Here's which generation you're part of based on your birth year - and why those distinctions exist
- Pew Research Foundation recently established their definition of Millennials as anyone born between 1981 and 1996.
- Defining generations helps researchers see how coming of age during certain historical events and technological changes affects the ways people see the world.
- Pew thinks it's still too early to define the generation that comes after Millennials - but some names that have been tossed around are the Post-Millennial generation or Generation Z.
The only generation officially designated by the US Census Bureau is the Baby Boomer Generation.
Yet that hasn't stopped demographers from classifying other cohorts into ranges of birth years. Often, this is done to better understand how formative experiences like world events or technological changes shape the ways people see and interact with the world.
Earlier this month, the Pew Research Center established official cutoff point for the end of the Millennial generation, formally designating Millennials as those born between 1981 and 1996.
In a an explanation of that decision, Pew president Michael Dimock wrote that generations are better viewed as a tool for understanding how perspectives and views change - not as strict categories that define who people are.
Older Millennials and younger Millennials probably feel differently about a number of topics, but most were between ages 5 and 20 when the 9/11 terrorist attacks happened. That means that those attacks and their aftermath loomed large as those people have become adults. The economic recession of 2008 - which came at a time when many Millennials were entering the workforce - played a significant role, too. Plus, as Dimock put it, "Millennials came of age during the internet explosion."
Here's how Pew officially categorizes the generations by birth year at this point in time:
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The number of birth-years that a generation includes can vary. Millennials span a 16-year range, according to Pew. The Generation X cohort was another 16-year group, but the Boomers had a 19-year range and the Silent Generation an 18-year range.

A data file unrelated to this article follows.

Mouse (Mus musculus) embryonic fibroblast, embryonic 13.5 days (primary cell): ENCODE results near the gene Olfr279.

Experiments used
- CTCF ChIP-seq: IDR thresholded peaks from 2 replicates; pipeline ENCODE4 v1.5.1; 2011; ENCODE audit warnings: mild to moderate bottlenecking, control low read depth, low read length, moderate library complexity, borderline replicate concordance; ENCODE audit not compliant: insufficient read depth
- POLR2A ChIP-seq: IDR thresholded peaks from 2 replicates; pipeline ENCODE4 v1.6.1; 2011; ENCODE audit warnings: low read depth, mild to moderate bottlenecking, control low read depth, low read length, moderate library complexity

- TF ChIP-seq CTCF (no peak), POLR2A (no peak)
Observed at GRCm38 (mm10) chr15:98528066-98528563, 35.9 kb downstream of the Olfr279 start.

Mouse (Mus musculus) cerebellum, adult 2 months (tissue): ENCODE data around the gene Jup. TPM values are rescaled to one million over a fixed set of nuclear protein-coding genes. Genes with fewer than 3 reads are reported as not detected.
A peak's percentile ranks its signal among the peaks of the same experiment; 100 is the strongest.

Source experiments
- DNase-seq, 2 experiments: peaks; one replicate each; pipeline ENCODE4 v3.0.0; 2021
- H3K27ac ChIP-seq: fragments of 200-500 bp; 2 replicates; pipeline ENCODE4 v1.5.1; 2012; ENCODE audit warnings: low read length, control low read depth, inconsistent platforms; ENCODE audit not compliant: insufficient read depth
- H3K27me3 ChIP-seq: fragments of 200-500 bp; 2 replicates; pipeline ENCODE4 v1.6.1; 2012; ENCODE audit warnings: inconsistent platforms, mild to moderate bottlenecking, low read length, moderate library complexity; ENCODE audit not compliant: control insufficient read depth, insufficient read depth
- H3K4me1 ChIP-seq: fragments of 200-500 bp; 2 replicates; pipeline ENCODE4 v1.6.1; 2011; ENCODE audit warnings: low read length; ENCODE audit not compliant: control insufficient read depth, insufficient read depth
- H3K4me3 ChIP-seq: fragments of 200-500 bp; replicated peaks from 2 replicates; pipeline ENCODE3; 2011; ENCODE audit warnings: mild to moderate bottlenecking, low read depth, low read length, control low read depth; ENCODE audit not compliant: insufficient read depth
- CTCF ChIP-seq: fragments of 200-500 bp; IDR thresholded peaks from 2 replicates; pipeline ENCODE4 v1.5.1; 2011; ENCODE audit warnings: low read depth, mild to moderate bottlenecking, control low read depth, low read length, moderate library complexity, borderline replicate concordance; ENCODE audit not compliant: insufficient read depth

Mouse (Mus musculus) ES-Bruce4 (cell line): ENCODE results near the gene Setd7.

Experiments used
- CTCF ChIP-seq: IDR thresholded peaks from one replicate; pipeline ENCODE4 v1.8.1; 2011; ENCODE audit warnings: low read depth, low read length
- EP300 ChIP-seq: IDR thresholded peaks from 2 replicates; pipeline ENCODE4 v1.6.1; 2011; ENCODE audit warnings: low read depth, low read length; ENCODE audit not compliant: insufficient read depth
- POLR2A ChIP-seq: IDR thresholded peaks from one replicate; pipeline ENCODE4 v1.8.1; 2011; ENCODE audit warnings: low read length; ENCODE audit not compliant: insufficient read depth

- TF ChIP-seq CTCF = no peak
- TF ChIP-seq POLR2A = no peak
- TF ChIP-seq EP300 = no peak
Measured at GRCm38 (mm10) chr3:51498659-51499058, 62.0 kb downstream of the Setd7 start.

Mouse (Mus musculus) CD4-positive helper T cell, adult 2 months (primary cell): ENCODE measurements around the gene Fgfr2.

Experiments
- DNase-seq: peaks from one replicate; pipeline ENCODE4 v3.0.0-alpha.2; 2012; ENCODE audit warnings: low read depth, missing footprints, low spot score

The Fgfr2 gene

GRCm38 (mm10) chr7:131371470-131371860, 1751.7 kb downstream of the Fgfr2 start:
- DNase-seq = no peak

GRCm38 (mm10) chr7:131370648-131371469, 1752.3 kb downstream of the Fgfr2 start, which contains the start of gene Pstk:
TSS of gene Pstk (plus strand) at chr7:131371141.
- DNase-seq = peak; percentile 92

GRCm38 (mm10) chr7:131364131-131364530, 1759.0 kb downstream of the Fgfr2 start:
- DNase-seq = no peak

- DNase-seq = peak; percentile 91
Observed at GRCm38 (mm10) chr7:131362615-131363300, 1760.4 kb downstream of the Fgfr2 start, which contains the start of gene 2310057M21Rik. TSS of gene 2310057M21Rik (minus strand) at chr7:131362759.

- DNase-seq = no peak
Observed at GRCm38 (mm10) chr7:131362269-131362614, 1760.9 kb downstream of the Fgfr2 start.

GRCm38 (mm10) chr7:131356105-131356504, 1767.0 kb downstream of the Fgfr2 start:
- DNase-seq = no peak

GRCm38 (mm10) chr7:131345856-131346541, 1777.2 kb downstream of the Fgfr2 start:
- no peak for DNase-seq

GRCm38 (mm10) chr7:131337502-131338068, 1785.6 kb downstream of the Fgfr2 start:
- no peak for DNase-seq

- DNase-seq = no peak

Picking a cutoff year is complicated, of course, as groups change gradually over time.
"[T]he differences within generations can be just as great as the differences across generations, and the youngest and oldest within a commonly defined cohort may feel more in common with bordering generations than the one to which they are assigned," wrote Dimock.
Yet establishing a cutoff point helps researchers investigate how a group has been shaped by similar experiences.
Pew thinks it's too early to define the generation that comes after Millennials, but some names that have been tossed around are the Post-Millennial generation or Generation Z. By the time people born in 1997 or later became teenagers, the US had largely become a place where it was possible to be constantly connected to the internet, usually with a mobile device (the iPhone launched in 2007). While Millennials largely adapted to social media and consistent connection to the internet, people born from the late 90s on probably don't remember a time without those tools.
However, the kids being born now will likely be considered part of a new generation after Generation Z.
Dimock said it's always possible that new data could give researchers a reason to re-evaluate these generational boundaries, though. In the mean time, he said the group coming of age after Millennials will be especially interesting to follow.
"We look forward to spending the next few years studying this generation as it enters adulthood," Dimock wrote. "All the while, we'll keep in mind that generations are a lens through which to understand societal change, rather than a label with which to oversimplify differences between groups."